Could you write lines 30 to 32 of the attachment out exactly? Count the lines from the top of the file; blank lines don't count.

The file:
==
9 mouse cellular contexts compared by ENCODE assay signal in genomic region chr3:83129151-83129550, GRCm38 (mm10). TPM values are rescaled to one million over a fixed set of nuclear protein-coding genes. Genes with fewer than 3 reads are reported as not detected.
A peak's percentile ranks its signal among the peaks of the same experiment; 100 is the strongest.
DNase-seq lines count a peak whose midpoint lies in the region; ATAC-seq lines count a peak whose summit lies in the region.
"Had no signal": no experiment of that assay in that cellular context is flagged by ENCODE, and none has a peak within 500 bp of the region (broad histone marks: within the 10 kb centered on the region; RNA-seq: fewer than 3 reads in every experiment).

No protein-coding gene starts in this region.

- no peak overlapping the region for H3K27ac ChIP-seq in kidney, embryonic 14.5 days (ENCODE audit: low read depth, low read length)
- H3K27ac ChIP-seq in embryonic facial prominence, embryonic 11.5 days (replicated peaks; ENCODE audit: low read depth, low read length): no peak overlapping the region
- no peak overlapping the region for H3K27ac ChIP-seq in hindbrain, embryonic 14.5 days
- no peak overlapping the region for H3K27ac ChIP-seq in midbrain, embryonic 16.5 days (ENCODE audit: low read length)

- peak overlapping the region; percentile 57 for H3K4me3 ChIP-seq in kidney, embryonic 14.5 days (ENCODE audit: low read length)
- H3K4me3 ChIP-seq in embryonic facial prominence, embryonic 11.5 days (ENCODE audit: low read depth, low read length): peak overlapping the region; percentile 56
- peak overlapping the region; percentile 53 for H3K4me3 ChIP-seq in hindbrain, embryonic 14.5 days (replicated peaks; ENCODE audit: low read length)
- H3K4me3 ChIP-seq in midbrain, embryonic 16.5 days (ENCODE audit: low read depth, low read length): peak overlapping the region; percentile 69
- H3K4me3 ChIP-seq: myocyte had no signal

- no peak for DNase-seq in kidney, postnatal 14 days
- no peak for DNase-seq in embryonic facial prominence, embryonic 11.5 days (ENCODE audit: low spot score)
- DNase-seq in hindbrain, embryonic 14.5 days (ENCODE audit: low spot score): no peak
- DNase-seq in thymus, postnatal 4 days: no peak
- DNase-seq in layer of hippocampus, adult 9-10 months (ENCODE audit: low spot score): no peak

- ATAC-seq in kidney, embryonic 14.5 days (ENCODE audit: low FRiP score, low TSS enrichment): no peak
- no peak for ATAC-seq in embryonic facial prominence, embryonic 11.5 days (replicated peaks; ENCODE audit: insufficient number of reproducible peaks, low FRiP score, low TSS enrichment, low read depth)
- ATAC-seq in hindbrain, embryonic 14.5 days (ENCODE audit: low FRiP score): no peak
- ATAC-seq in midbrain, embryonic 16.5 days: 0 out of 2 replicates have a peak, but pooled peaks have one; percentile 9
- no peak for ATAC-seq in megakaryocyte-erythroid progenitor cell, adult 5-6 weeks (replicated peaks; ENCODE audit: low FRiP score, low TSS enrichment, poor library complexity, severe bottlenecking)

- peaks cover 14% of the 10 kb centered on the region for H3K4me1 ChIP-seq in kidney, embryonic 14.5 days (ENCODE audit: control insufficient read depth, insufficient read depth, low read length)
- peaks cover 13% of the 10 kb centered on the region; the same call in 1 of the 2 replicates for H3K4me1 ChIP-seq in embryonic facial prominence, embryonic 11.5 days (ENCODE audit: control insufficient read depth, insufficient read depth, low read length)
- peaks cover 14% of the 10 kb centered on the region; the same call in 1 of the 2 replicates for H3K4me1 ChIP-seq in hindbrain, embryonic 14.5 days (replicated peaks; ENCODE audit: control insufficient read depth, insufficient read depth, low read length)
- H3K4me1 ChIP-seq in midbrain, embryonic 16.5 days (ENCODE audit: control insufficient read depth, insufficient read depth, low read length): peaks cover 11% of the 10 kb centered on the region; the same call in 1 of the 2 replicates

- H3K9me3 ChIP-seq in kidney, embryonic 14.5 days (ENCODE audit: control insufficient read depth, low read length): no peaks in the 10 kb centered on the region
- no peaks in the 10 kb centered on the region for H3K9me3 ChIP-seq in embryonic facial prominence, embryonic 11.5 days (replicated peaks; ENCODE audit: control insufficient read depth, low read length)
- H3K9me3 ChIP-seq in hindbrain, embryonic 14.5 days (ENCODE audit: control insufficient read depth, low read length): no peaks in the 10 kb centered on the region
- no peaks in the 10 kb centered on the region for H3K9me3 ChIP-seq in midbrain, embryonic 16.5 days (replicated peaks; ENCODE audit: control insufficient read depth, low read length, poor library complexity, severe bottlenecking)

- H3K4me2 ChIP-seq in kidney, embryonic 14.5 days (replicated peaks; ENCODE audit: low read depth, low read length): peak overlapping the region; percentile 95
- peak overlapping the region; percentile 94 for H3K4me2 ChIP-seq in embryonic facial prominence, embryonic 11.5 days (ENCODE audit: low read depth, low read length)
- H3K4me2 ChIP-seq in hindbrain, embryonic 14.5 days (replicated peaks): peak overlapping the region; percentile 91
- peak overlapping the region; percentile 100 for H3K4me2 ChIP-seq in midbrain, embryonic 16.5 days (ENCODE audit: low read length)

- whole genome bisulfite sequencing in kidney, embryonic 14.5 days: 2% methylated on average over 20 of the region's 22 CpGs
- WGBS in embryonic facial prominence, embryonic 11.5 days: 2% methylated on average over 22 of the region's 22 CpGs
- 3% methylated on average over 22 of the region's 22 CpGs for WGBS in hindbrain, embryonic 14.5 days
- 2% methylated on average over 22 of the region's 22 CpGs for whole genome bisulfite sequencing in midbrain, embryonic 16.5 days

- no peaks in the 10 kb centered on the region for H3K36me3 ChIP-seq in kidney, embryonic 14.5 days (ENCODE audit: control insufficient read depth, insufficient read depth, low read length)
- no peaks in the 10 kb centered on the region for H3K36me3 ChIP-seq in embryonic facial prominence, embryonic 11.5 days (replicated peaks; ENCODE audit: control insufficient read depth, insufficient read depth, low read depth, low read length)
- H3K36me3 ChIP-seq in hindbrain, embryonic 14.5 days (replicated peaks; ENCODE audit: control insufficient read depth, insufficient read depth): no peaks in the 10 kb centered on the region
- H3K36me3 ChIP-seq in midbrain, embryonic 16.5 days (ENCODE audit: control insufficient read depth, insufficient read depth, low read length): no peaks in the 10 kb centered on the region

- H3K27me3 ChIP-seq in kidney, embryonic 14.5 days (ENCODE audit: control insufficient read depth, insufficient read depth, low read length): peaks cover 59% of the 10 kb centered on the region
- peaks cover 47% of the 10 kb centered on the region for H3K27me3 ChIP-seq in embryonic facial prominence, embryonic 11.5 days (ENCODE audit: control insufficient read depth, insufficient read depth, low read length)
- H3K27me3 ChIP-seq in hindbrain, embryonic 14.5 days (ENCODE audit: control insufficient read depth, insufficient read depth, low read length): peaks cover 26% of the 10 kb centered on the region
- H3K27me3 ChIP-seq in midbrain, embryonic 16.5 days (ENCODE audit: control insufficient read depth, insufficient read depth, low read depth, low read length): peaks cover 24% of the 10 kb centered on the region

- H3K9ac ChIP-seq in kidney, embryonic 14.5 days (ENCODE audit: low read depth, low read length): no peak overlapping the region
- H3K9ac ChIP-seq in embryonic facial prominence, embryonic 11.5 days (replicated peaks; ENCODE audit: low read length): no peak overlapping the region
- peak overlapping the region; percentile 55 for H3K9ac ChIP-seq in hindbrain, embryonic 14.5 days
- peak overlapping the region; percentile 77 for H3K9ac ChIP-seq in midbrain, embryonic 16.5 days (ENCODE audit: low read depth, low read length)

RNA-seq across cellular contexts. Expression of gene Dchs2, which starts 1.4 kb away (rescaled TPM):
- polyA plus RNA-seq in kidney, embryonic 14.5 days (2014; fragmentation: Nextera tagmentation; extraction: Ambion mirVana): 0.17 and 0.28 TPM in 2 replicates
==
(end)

- no peaks in the 10 kb centered on the region for H3K9me3 ChIP-seq in embryonic facial prominence, embryonic 11.5 days (replicated peaks; ENCODE audit: control insufficient read depth, low read length)
- H3K9me3 ChIP-seq in hindbrain, embryonic 14.5 days (ENCODE audit: control insufficient read depth, low read length): no peaks in the 10 kb centered on the region
- no peaks in the 10 kb centered on the region for H3K9me3 ChIP-seq in midbrain, embryonic 16.5 days (replicated peaks; ENCODE audit: control insufficient read depth, low read length, poor library complexity, severe bottlenecking)